COBRA vs. Short Term Health Insurance
While it is always important to enroll in a health insurance plan that suits your expected healthcare needs, it is especially important to make sure you have coverage for an unexpected health challenge in the new normal. If you suffer a job loss and need health care coverage you should begin stabilizing by comparing the pros and cons of COBRA and short-term health insurance.
COBRA stands for the Consolidated Omnibus Budget Reconciliation Act. It is not a specific insurance plan but a law that allows you to continue your employer-sponsored health insurance if you left voluntarily or were laid off. However, if you were fired for gross misconduct you cannot qualify for health insurance under COBRA. COBRA based health insurance is available only if your employer has a minimum of 20 full-time employees. COBRA can be maintained up to 18 months but longer under certain circumstances. You may also qualify for COBRA based health insurance for other scenarios, such as you received health insurance through your spouse's employer and you are now divorced or widowed, or you received health insurance through your parent's employer and they are now eligible for Medicare and will not continue employer-provided health insurance.
You will receive the notice of your COBRA eligibility within 14 days after the termination of employer health insurance coverage. You will have 60 days to elect to continue the coverage. The coverage will be retroactively effective from the date when you would have otherwise lost coverage. Once you submit the paperwork it might take three to four weeks for you to be signed up.
If you elect COBRA based health insurance coverage you will continue the same health insurance that you had when you were employed. You cannot alter the plan, for example by changing from a PPO to an HMO. If you were the only household member insured under your employer's health insurance, you cannot add your spouse or children. However, if your spouse or kids were insured under your employer's health insurance, you can choose to continue their coverage. You can also keep the coverage for some family members and choose another option for other family members. But once you drop COBRA you are not eligible to enroll again.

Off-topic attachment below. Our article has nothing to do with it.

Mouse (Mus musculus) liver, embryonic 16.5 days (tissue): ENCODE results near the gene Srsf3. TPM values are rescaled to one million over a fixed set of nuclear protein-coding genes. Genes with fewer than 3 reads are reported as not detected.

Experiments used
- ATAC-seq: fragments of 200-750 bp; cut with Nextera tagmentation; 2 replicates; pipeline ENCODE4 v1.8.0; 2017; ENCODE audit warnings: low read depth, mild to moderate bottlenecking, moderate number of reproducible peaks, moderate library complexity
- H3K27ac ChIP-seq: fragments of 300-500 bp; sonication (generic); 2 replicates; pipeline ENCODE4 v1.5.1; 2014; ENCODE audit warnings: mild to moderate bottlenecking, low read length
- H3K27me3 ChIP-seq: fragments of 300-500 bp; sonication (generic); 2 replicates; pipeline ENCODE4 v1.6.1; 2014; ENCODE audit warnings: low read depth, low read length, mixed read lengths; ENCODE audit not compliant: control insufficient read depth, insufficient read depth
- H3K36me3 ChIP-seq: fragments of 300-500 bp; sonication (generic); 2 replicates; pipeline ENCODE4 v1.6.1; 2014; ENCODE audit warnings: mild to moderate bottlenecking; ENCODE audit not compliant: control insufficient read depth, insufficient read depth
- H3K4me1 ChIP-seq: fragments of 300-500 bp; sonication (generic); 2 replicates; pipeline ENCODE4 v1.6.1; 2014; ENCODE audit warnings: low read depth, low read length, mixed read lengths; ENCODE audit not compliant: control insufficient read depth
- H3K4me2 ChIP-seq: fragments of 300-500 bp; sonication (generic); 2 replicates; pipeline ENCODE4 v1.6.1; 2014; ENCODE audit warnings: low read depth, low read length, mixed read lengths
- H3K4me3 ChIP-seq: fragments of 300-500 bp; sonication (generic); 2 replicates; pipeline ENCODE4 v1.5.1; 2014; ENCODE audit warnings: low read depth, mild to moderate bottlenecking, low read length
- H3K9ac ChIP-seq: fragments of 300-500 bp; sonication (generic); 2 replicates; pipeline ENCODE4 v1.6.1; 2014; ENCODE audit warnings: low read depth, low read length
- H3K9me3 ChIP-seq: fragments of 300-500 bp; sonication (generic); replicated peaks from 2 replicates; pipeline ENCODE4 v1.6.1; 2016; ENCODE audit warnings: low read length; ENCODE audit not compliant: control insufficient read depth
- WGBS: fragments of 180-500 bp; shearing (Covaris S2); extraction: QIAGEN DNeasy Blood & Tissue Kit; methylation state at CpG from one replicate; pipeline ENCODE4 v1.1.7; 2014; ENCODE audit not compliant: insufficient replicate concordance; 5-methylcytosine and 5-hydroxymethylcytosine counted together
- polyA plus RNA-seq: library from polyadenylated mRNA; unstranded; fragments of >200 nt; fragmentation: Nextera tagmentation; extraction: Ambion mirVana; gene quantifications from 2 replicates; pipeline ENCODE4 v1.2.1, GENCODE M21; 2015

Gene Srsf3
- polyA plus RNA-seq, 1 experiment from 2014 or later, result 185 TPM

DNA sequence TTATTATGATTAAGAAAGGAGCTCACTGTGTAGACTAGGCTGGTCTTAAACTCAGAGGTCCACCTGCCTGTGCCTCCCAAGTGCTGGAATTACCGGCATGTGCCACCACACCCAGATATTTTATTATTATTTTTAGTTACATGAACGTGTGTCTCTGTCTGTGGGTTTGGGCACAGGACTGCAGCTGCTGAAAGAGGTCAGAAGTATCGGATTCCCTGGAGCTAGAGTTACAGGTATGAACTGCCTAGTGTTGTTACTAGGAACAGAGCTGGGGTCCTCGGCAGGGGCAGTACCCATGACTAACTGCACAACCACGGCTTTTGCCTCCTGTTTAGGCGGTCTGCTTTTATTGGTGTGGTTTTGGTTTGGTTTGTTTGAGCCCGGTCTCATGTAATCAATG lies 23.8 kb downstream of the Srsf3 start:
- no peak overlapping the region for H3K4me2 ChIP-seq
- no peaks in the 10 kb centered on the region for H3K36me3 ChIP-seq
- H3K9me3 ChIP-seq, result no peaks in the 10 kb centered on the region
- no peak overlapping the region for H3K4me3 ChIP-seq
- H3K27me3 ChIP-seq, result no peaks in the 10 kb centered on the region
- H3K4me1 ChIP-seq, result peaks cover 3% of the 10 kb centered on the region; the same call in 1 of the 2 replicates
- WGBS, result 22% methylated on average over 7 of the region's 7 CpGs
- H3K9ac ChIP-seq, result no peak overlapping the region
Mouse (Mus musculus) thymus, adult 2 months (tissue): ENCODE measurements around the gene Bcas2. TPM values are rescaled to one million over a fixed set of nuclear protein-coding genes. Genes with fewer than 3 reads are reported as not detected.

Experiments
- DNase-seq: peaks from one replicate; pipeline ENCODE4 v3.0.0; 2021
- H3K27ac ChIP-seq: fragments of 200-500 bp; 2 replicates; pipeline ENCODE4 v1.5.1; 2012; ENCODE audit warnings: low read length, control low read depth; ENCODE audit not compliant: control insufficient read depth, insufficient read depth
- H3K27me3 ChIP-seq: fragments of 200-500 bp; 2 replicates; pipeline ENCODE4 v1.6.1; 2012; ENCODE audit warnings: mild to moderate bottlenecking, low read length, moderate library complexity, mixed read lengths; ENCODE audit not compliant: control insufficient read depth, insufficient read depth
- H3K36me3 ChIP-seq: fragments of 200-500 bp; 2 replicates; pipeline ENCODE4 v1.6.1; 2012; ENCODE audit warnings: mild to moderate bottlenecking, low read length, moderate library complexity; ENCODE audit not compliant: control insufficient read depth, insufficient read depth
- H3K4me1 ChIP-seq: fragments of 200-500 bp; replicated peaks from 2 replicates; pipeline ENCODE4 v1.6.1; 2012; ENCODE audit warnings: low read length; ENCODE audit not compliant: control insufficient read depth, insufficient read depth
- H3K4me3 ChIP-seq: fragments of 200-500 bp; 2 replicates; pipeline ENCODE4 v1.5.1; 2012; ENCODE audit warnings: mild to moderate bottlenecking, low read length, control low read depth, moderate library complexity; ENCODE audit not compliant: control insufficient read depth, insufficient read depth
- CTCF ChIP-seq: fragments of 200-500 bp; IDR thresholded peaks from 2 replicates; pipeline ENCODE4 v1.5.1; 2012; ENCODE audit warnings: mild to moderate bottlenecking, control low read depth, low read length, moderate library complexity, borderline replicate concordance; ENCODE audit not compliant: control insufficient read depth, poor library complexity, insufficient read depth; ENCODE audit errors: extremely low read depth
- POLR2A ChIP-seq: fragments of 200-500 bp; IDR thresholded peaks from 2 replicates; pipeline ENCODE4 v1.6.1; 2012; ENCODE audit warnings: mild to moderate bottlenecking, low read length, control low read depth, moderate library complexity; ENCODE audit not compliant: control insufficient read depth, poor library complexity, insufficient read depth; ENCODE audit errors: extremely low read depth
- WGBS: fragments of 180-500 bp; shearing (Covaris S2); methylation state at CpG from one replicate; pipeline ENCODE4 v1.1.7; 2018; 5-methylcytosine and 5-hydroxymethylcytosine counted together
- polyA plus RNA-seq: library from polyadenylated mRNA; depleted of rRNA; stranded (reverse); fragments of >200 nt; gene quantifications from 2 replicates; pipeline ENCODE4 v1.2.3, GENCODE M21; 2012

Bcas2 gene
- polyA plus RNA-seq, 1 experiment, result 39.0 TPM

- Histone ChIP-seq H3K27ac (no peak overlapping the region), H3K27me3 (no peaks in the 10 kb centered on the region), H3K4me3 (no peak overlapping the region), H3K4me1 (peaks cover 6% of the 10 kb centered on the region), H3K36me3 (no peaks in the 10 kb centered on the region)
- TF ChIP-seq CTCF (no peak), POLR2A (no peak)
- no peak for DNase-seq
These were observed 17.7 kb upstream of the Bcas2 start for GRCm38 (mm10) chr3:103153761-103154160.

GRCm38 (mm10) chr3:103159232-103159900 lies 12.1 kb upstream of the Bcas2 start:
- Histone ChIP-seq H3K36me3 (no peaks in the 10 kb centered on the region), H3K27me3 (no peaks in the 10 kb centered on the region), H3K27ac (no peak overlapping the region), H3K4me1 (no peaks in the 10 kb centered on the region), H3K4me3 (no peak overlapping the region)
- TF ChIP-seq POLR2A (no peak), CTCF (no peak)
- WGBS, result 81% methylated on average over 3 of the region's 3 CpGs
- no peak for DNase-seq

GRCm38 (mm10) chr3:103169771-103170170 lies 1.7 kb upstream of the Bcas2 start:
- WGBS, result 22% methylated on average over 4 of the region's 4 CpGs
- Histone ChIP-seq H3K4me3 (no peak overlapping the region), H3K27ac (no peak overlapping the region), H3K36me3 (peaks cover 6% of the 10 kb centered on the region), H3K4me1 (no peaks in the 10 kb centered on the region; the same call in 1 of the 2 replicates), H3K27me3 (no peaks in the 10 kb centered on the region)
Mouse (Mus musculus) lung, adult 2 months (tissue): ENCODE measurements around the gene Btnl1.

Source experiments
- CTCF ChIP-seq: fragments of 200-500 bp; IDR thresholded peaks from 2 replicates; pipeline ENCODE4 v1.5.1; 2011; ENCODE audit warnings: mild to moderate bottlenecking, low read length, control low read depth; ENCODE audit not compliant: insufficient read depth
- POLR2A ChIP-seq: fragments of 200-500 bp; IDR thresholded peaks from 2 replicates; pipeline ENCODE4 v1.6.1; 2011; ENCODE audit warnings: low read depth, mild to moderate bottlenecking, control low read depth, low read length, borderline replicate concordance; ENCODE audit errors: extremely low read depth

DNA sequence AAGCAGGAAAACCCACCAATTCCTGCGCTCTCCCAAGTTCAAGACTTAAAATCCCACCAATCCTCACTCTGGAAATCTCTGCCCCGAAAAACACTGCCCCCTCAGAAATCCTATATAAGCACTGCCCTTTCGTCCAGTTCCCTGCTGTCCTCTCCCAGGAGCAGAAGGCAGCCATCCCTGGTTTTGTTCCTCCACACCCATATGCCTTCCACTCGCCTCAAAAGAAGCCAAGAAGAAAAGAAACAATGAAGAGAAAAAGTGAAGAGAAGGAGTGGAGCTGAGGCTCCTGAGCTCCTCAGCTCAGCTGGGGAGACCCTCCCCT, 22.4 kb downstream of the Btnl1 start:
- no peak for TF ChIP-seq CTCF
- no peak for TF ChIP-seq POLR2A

If you have chronic medical conditions, are pregnant, or need ongoing medical treatment COBRA based health insurance may be your best option.
A drawback is COBRA health insurance can be expensive. When you were employed, your employer might have paid the majority of your health insurance premium. Under COBRA, you pay 100% of the premium and an additional 2% administration fee. But COBRA doesn't have to take a bite out of your wallet, here's how.
Short term health insurance is an excellent alternative to COBRA based health insurance because you can sign up right away with coverage starting as early as the next day. Short term health insurance cost is generally low and there are many short term medical plans available in the market.
A drawback is that short term medical insurance plans do not cover pre-existing conditions, maternity, mental health and other circumstances. Short term health insurance is medically underwritten so depending on your circumstances you may be declined for coverage. Additionally, short term medical insurance is not ACA (Affordable Care Act) compliant and does not provide minimum essential coverage (MEC).
If you are young, healthy, and if you feel that coverage provided by short term medical insurance is sufficient, you can save some money in your insurance premiums. And if only a few of your family members have medical conditions that need ongoing treatment, you can continue COBRA based health insurance for them and choose short term medical insurance for the rest of your family members.
To help you analyze what might be right for your health insurance needs in a time of transition, call your oXYGen Financial Private CFO, or visit our website to contact us. We'd be happy to help you analyze your options carefully.